A massive pine tree sits in a shady forest. One thick, moss-covered branch swoops out from its side, then arcs up, reaching for the heavens. A few feet up, a second large branch sweeps out and up in a similar fashion. High above, bunches of long emerald needles seem to brush the bright blue sky.
Meet “Big Old Tree,” the enormous pine that’s featured on the Orono Land Trust logo.
The tree is located at Jeremiah Colburn Natural Area, on land that was the catalyst for the formation of the Orono Land Trust.
It all started in 1986, when a 44-acre parcel of land went on the market in Orono. The property was owned by the Hilton family of New Jersey, and local residents had been using trails on it for years.
It was a case of “you don’t miss it until it’s in jeopardy of being gone,” Jerry Longcore, Orono Land Trust president, said in an opinion piece he wrote for the Bangor Daily News in March 2012.
Clockwise from left: The Porcupine tree; cluster of tree mushrooms adorns the base of a tree; and blue blazes mark a trail at Jeremiah Colburn Natural Area in Orono. Credit: Courtesy of Aislinn Sarnacki
To save the property, a group of volunteers formed the nonprofit Orono Land Trust, wrote grants and raised funds. The new land trust then purchased the property and donated it to the town of Orono. And in 1996, additional acreage around one of the trails was donated by Virginia and Ron Mallett.
Over the years, the Orono Land Trust has worked with the town and private landowners to conserve wildlife habitats and improve recreation opportunities in Orono and the surrounding communities. Today, the land trust protects more than 4,000 acres.
Though the town owns Jeremiah Colburn Natural Area, the Orono Land Trust continues to manage the property. It’s home to about 3.5 miles of intersecting trails.
I first visited the trail network in early March 2013, on a day that started out with freezing rain and ended with sunshine. During my solo hike, I spotted a wide variety of animals, including two white-tailed deer, a ruffed grouse, three pileated woodpeckers and countless crows and chickadees.
I returned to the property in June 2015 to write a story about longtime Orono Land Trust volunteer David Tompson. On the eve of summer, it looked like a completely different place, with ferns and wildflowers replacing the heaps of melting snow I’d seen years before.
The property’s forest is mostly evergreen — pines and hemlocks, as well as some cedars, tamaracks and spruces. A stream runs through the property. And on the east side is Sally’s Field, a small field that’s mowed annually to maintain field habitat for a variety of animals.
It had been nearly seven years since my last visit when I returned to the property this month with my dog Juno in tow. Or, more accurately, I was “in tow” while she took the lead on leash.
If you’re not well acquainted with the trail network, it can be tricky to navigate. I used the trail map provided online by the Orono Land Trust, paired with a map of the trails I found on my AllTrails mobile app. Some trail intersections were marked with signs, but not all.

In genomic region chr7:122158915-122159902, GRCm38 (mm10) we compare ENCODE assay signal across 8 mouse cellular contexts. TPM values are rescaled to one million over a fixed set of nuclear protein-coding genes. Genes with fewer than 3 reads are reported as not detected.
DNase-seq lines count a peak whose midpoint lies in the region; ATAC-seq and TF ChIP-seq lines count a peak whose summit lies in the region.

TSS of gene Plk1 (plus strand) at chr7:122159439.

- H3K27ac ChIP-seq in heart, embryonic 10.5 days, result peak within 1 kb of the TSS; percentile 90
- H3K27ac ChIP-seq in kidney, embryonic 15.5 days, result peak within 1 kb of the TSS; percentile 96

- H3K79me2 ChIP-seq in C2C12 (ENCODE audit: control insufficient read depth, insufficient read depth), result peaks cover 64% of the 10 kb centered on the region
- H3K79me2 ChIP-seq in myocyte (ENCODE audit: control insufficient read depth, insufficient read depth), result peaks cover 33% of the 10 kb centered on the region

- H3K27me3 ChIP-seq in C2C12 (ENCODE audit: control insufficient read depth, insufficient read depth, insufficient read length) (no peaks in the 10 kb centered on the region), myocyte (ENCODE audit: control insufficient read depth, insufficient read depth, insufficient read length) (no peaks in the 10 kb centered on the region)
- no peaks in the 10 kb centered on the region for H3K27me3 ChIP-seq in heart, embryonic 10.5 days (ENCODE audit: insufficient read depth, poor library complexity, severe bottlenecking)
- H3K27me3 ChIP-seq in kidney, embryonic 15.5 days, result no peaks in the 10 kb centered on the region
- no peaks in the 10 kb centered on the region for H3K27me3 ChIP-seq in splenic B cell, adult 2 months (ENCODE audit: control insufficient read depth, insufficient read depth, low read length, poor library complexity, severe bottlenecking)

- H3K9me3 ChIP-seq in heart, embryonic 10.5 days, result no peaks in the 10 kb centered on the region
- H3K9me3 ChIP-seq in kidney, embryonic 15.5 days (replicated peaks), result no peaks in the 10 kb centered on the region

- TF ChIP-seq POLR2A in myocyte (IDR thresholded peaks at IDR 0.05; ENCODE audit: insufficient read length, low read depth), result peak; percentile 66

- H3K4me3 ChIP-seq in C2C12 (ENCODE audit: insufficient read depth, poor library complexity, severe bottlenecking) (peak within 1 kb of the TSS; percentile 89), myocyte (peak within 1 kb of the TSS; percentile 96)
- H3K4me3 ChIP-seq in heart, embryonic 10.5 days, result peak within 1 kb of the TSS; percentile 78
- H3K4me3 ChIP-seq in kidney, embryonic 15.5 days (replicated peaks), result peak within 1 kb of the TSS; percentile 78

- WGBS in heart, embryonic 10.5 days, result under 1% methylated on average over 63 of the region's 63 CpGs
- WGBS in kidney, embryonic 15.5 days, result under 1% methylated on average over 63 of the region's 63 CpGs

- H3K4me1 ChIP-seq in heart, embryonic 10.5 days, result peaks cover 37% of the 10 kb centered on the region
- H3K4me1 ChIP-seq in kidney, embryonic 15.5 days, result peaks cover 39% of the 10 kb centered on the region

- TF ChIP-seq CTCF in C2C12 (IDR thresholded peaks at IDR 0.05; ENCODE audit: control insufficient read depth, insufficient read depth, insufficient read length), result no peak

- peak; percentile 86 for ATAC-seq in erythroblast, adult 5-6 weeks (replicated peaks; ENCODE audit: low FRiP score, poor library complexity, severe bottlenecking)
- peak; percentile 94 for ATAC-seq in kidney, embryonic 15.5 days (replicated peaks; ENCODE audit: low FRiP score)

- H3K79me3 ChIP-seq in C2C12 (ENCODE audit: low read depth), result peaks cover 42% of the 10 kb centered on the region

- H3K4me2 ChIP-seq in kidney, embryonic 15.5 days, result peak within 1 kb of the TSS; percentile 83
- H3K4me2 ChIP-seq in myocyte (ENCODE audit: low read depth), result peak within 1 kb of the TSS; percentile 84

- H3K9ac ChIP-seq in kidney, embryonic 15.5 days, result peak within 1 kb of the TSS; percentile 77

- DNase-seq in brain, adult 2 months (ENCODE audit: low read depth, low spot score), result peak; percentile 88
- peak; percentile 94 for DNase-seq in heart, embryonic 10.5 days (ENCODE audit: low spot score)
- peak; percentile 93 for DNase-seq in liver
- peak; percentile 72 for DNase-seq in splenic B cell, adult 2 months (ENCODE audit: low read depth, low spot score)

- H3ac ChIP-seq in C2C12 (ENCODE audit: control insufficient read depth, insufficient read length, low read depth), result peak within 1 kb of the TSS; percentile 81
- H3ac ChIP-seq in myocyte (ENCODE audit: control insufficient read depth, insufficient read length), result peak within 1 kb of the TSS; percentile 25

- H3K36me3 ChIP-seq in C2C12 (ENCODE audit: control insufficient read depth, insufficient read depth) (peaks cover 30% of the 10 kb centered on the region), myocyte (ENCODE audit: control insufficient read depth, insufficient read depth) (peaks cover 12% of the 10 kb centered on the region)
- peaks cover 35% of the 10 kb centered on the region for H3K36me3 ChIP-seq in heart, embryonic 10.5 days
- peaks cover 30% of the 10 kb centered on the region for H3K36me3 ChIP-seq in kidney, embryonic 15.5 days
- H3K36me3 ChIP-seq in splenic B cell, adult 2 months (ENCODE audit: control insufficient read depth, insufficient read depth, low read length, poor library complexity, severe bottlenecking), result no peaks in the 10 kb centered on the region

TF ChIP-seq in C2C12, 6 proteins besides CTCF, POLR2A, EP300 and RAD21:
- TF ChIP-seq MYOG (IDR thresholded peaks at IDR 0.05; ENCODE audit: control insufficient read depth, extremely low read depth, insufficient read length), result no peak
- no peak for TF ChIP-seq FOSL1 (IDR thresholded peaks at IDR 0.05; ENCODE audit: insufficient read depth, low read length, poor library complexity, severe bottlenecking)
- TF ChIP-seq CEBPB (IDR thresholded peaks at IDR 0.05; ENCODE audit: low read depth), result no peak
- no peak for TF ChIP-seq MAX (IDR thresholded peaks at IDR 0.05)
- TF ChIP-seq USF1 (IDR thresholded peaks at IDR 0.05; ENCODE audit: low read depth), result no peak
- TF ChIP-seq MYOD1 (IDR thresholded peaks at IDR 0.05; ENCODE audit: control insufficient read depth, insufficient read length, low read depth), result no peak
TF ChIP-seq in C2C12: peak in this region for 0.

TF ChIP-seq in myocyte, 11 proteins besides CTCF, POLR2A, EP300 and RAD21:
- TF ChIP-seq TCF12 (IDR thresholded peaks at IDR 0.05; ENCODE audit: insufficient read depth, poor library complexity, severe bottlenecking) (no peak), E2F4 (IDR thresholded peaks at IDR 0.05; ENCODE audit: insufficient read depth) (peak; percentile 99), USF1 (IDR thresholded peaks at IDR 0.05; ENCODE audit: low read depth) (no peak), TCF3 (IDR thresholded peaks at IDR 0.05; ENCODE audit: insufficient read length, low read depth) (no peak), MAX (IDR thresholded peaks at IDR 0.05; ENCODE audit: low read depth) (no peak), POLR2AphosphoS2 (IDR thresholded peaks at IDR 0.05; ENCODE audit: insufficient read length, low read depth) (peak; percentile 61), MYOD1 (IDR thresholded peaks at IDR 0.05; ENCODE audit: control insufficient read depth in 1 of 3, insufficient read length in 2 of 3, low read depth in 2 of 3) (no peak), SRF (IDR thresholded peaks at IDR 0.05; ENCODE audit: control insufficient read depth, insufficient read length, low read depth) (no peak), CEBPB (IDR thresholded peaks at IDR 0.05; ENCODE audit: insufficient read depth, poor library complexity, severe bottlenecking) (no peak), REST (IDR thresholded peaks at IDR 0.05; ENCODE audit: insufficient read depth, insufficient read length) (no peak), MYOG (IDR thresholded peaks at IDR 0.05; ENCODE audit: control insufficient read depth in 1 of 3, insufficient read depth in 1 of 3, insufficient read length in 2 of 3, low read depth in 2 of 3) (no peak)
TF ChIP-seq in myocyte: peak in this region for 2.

It also can be helpful to pay attention to what color paint is marking the trail. Different trails in the network are marked in red, white, yellow and blue.
It can be tough to walk all of the main trails and side trails in that network on one trip, so my goal was to hit the major landmarks.
The trail network has four trailheads and parking areas. They are on Forest Hills Terrace, Forest Avenue, Winter Haven Drive and Godfrey Drive. I parked at the trailhead located at the end of Forest Hills Terrace.
From there, we headed west and passed the junction with Cota Trail, which heads south to Forest Avenue and beyond to Rampe Conservation Easement, another Orono Land Trust property with trails. Continuing west, we visited a number of special trees that are marked with signs.
First, there was the Porcupine Tree. A hollow near the tree’s base has served as a porcupine den for quite some time. A massive pile of porcupine poop flowing out of the hollow gives it away. (If you didn’t know, porcupine poop looks like small, bean-shaped pellets.)
Juno was especially interested in this location. I had to do all I could to keep her from rolling around in fresh porcupine scat.
Standing nearby is the Lightning Tree, which was struck by lightning — twice. Parts of the tree are charred, and a big piece of it has fallen to the ground, but it’s still very much alive, with green needles sprouting from its upper branches.
We also swung by Sally’s Field, where I spotted several robbins hopping around in the grass. Chickadees flitted about in the trees edging the field. While in the woods, I spotted a brown creeper and a red-breasted nuthatch (both woodland birds).
At last we visited the Big Old Tree. It was impossible for me to capture the entire tree in one photo. It was so tall. I can’t even guess how old it is, but I hope it stands for many more years to come.